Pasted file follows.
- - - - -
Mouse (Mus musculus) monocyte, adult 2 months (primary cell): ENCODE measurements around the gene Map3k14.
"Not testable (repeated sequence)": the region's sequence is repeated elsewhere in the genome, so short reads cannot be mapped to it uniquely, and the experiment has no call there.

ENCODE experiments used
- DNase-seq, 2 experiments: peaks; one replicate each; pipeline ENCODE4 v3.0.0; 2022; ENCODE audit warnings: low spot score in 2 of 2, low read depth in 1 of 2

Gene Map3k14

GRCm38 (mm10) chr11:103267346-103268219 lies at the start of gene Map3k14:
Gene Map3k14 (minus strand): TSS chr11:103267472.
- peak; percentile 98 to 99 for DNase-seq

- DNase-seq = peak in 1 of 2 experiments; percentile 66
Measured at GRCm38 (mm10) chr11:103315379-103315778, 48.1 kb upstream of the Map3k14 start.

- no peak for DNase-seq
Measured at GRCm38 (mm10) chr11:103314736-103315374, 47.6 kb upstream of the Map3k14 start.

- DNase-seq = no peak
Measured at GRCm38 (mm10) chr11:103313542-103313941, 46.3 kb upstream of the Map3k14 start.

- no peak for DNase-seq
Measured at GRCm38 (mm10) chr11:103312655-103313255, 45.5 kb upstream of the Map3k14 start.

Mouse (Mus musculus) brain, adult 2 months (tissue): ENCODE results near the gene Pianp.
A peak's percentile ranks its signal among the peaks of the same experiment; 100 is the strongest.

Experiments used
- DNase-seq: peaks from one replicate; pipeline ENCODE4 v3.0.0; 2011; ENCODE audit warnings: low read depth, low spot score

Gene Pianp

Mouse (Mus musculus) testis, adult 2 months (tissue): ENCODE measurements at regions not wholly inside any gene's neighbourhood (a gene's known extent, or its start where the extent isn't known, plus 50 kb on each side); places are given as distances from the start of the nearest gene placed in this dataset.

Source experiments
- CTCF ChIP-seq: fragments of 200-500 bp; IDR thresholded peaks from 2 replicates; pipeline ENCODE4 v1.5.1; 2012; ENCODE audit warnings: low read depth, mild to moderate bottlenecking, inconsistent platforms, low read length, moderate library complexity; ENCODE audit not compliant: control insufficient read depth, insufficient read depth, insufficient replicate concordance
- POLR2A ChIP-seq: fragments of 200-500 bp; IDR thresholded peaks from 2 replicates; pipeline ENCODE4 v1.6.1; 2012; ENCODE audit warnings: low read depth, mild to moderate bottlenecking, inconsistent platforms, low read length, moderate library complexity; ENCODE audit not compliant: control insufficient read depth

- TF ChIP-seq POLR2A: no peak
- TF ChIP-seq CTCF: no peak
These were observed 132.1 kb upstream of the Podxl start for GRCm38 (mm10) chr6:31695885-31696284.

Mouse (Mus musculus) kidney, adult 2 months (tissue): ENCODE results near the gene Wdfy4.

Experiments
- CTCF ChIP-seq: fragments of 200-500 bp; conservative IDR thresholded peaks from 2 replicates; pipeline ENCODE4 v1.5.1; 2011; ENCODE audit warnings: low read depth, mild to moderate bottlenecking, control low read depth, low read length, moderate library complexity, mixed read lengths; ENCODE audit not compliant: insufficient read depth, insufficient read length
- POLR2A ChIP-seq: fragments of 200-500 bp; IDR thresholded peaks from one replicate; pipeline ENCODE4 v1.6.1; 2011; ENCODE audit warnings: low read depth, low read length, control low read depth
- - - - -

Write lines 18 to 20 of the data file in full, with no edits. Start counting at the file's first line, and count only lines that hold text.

A peak's percentile ranks its signal among the peaks of the same experiment; 100 is the strongest.

Experiments used
- DNase-seq: peaks from one replicate; pipeline ENCODE4 v3.0.0; 2011; ENCODE audit warnings: low read depth, low spot score